Today, investors are panicked about another debt crisis, sub-prime mortgage defaults. Risky assets are getting repriced.

    Who knows, maybe today is closer to Oct. ’98 than Oct. ’99.

  11. Gary commented on Mar 16

    What is never “different” this time is human nature. We still haven’t swung the full range to black pessimism. Stocks have never gotten extremely undervalued. We will get there eventually. All the fed’s money printing and massaged data may lengthen the process but human nature will run its course. There is going to be one heck of a buying opportunity sometime in the future. We’re not even close at this time though.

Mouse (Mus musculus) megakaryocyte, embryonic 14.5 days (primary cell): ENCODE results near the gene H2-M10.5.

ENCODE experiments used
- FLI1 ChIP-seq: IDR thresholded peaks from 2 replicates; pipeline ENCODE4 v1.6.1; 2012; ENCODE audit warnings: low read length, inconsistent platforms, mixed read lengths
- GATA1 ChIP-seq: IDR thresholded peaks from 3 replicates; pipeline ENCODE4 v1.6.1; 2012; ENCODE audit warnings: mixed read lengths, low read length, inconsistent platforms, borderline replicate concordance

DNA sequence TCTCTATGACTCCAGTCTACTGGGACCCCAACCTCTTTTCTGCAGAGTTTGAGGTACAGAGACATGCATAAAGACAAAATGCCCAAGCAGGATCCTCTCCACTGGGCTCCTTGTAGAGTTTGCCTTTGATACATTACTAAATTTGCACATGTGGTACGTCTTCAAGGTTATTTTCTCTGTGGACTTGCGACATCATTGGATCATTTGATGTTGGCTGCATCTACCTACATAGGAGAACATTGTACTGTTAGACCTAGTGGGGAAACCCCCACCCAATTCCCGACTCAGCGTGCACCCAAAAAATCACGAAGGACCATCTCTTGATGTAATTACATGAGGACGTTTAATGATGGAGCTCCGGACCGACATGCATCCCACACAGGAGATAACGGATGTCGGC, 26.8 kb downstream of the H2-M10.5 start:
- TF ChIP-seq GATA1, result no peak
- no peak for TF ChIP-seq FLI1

12. greg0658 commented on Mar 16

    90’s & 00’s = apples and oranges
    90’s = upstart China, India, Mexico
    00’s = war economy

  13. John F. commented on Mar 16

    That’s the lamest piece of chartology I’ve seen in a long time. If this offends Michael Kahn, he can kiss my rounded bottom.

  14. Alex Grey commented on Mar 16